On Capitol Hill, Mayor Bemoans Anti-Terror Cuts
This article is from the archive of The New York Sun before the launch of its new website in 2022. The Sun has neither altered nor updated such articles but will seek to correct any errors, mis-categorizations or other problems introduced during transfer.
WASHINGTON – Mayor Bloomberg softened his stance against Congress yesterday and instead aimed his disappointment at the Bush administration for the cuts in the city’s anti-terrorism funding.
Mr. Bloomberg used a two-hour hearing on Capitol Hill to criticize the Department of Homeland Security’s “dysfunctional bureaucratic logic,” which he said ignored New York’s obvious status as a terrorist target. He also pressed Congress to step in and reverse the $83 million cut, which brings the city’s antiterrorism funding down by 40%, to $124.5 million for the year.
“Is this the spirit of high-threat allocation? No,” Mr. Bloomberg said. “Instead it makes the program the exact kind of political pork it was specifically designed to avoid.”
Mr. Bloomberg’s complaints about the Bush administration occurred just two days after he thanked President Bush for supporting the city’s efforts during a brief conversation at John F. Kennedy International Airport.
After his conversation with Mr. Bush, the mayor told reporters: “The real problem is that with Congress, decisions don’t get made based on rational thought and analysis. They get made on partisan politics, where everybody feels obliged to bring home part of every pot of money for constituents.”
When asked after the hearing whether he was shifting blame, Mr. Bloomberg said: “The objective is not to affix blame. The objective is to fix the system so that this country is safe going forward.”
Mr. Bloomberg’s trip to Washington was his most forceful plea to date for increased homeland security funds. It was also one of about a half-dozen visits he has made to the nation’s capital since taking office, and it will undoubtedly give him another day of national headlines at a time when some observers are speculating he has his eye on the White House.
Mr. Bloomberg told members of the House Committee on Homeland Security that the city was being penalized because it proposed using the money to pay for personnel, not the high-tech equipment the Department of Homeland Security favors. He didn’t have to do much convincing, as almost all of those at the hearing agreed and prodded him for more details.
The secretary of homeland security, Michael Chertoff, has defended the allocation by arguing that New York still receives a hefty percent of all of the $757 million pot and that other, smaller cities now need money to get security programs going. He also has pointed out that the larger pot was reduced by 14% – a decision made by Congress – so there was less money to go around.
The cut was met with rage from Republicans and Democrats in the New York congressional delegation. They have painted homeland security as incompetent for listing New York as having no national icons, classifying the Empire State Building as an ordinary office building, and referring to the Brooklyn Bridge simply as “a bridge.”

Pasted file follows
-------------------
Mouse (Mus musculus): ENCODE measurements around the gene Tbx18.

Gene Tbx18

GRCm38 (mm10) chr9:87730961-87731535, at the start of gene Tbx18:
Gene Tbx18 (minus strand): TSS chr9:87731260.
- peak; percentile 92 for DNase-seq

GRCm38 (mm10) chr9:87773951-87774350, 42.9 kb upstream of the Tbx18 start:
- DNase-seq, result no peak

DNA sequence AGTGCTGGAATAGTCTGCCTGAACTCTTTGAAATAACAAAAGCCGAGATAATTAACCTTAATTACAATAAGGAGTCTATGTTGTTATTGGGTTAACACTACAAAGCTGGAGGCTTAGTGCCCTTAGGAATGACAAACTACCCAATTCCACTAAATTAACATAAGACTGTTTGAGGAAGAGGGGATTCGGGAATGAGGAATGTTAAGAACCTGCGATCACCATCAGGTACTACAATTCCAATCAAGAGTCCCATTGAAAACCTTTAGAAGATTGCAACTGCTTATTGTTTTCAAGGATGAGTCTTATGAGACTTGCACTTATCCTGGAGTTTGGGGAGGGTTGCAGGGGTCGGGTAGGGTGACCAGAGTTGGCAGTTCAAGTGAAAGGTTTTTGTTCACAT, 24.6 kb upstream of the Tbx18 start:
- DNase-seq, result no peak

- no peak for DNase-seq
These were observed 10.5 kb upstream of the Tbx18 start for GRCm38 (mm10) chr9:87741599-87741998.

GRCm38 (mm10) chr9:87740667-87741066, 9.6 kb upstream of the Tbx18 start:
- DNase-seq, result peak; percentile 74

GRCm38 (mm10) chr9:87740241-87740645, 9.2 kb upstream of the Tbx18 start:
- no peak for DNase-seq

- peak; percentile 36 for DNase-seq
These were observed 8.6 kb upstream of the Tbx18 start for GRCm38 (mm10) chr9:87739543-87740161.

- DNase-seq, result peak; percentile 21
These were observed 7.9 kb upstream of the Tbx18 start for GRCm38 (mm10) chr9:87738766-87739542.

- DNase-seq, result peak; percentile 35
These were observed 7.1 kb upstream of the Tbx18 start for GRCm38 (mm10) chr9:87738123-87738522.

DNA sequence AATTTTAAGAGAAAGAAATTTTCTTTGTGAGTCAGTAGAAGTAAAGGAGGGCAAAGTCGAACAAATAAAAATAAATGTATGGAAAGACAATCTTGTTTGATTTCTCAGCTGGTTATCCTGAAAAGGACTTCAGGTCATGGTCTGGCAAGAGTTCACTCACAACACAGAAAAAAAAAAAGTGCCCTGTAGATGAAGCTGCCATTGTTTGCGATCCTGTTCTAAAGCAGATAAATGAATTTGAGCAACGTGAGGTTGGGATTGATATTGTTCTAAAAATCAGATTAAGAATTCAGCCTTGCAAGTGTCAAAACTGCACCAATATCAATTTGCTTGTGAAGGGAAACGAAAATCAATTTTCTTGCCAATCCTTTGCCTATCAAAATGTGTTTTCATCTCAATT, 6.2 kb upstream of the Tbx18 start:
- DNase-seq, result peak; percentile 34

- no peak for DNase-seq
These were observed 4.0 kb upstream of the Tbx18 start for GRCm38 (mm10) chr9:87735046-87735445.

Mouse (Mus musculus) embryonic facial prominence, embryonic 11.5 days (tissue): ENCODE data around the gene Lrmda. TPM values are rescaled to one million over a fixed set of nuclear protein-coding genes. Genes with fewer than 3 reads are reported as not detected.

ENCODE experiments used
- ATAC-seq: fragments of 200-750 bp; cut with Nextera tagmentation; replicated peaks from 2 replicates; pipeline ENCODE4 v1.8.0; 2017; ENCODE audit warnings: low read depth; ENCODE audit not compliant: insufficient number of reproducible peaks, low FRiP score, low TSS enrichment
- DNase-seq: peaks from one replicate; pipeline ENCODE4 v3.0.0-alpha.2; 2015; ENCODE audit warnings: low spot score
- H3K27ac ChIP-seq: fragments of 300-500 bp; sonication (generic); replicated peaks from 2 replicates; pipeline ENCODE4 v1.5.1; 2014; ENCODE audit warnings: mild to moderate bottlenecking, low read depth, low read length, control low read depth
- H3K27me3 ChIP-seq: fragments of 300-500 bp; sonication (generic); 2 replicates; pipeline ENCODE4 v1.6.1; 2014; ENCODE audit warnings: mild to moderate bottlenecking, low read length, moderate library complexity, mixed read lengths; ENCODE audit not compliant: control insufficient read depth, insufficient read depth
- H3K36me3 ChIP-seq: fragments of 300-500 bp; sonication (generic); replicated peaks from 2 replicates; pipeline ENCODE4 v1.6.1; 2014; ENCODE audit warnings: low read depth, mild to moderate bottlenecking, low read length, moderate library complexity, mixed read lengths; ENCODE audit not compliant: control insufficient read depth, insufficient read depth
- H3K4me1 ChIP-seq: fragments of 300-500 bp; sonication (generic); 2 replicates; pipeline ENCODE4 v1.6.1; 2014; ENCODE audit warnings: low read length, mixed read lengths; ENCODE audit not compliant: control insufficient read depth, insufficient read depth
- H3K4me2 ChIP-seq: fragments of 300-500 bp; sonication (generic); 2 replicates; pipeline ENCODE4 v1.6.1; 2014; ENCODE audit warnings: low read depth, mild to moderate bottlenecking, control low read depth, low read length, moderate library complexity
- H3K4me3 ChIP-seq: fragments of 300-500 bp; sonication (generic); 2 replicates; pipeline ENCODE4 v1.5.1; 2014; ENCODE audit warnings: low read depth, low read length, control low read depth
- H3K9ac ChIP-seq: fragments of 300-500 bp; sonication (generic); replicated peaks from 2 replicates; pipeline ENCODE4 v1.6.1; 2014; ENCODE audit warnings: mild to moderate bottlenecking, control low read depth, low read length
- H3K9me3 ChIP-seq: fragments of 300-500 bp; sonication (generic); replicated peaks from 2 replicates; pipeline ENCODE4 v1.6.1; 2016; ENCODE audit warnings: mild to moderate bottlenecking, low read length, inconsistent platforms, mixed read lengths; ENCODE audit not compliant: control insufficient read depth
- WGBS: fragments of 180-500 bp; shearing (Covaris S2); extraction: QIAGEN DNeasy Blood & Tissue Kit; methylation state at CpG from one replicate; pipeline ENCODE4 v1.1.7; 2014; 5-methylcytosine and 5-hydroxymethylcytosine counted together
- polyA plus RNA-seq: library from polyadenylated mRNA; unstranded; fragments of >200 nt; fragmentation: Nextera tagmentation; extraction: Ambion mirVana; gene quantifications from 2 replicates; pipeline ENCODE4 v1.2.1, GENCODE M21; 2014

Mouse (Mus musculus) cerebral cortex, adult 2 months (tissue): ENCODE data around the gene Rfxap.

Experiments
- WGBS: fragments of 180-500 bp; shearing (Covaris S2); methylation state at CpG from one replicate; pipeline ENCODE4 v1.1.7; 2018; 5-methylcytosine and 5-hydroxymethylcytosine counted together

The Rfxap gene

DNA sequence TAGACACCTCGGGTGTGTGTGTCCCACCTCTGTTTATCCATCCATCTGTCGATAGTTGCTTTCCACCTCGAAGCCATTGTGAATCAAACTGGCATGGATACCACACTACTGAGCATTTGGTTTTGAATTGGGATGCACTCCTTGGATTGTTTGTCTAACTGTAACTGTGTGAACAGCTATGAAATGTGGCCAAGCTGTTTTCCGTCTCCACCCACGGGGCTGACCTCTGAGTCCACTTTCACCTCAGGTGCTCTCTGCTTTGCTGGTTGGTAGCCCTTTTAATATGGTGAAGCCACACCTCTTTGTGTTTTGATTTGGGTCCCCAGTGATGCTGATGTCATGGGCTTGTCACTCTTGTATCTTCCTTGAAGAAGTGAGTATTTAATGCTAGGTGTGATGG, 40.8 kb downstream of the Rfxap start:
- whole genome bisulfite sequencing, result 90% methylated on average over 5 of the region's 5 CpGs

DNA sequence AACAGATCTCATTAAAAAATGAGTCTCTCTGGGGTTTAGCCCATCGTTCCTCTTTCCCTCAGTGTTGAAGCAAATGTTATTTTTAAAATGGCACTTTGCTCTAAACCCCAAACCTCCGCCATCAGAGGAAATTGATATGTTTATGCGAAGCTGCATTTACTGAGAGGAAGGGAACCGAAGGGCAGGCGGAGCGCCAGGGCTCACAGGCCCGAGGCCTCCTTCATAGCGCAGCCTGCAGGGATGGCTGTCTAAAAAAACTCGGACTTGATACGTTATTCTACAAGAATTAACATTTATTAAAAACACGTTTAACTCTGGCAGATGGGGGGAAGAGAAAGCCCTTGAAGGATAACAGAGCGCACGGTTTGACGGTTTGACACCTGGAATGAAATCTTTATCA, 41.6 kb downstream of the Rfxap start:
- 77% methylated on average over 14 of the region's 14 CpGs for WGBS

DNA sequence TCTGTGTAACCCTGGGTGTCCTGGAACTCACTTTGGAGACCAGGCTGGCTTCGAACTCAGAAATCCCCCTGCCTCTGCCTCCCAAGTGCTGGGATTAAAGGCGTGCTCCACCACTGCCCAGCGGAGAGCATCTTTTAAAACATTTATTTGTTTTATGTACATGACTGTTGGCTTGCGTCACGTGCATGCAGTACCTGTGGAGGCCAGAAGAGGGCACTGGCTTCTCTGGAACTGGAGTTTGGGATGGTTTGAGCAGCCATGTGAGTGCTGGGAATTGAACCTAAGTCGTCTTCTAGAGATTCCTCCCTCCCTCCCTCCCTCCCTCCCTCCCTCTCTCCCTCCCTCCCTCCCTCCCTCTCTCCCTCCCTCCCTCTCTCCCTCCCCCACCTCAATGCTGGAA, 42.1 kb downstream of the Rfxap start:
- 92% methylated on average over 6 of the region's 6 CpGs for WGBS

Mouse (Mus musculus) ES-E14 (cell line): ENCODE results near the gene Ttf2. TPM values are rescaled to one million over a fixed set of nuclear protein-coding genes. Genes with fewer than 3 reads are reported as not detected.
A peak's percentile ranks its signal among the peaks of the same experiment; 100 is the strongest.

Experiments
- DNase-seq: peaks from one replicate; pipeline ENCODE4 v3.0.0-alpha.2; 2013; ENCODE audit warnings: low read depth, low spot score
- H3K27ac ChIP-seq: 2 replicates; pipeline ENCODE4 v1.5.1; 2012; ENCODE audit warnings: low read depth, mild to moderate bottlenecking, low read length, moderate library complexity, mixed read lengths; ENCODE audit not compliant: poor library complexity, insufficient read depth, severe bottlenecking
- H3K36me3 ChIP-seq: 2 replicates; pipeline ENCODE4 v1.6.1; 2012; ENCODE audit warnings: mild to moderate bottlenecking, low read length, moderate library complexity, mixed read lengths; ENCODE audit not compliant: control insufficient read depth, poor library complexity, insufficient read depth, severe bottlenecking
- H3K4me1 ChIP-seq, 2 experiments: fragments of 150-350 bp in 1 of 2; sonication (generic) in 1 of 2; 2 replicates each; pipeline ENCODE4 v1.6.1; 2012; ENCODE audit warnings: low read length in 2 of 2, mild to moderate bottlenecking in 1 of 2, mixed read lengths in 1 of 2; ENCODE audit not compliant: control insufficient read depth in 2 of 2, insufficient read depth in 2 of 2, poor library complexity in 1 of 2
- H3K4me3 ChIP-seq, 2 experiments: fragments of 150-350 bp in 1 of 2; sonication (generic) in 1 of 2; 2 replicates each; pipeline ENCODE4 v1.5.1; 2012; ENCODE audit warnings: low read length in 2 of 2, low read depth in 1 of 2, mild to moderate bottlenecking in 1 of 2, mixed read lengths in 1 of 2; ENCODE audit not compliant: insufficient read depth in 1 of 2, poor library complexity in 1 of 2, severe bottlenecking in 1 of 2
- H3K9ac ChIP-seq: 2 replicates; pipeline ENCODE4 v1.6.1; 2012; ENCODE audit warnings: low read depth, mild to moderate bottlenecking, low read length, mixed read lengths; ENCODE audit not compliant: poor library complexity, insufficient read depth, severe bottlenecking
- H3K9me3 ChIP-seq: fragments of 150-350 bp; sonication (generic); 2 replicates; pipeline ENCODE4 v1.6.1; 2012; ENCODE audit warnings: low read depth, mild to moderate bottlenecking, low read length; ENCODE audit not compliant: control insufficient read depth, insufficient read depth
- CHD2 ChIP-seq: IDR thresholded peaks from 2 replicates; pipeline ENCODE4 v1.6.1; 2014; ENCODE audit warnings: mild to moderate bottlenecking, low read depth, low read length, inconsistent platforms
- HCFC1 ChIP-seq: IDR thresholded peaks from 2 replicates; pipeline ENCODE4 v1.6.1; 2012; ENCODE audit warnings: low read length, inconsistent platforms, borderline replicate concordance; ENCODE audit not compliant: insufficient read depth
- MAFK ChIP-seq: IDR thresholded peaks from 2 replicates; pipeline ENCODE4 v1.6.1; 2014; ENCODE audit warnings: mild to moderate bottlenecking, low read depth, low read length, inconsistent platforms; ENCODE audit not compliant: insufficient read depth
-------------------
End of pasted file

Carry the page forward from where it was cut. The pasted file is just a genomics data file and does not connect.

The chairman of the Committee on Homeland Security, Peter King, the Long Island Republican who called for yesterday’s hearing, said Mr. Chertoff’s actions are “inexcusable” and that it is getting harder to defend him. He said the move was a “stab in the back” to New York.
Mr. King, a Bush supporter, is scheduled to meet with Senator Collins, chairwoman of the Senate’s Committee on Homeland Security and Government Affairs, today to discuss partnering on legislation that further ensures funds be given out based on risk – a formula the department says it used this time.
Mr. King cited a “lingering resentment” of New York City at the Department of Homeland Security that traces back to a clash in October over a threat to the subway system as one of the factors that may have come into play.
Mr. Bloomberg testified at yesterday’s hearing – titled “DHS Terrorism Preparedness Grants: Risk-Based or Guess Work?” – with the police commissioner, Raymond Kelly, the mayor of Washington, D.C., Anthony Williams, and that city’s chief of police, Charles Ramsey.
Messrs. Bloomberg and Williams both said it is unfair to penalize cities that have real targets just because their applications are deemed unsatisfactory. “This is not competition of who gets the highest score on the SATs,” Mr. Bloomberg said. He said all cities have “critical infrastructure,” but not all of those sites are targets.
The mayor has denied to reporters that he wants to run for president. If he does decide to run, the recent glut of national exposure, including the coverage he got last week at the Centers for Disease Control and Prevention conference in Atlanta, can only raise his profile.
Mr. Kelly said the city has put its plan for a so-called “ring of steel,” a camera surveillance system in Lower Manhattan, on hold because of the latest cut.
Few expect the hearing to prompt Homeland Security to re-jigger this year’s grants, but Mr. King said building up pressure is a must. He said if the agency does not increase the grant money, he would try to get money from another funding stream.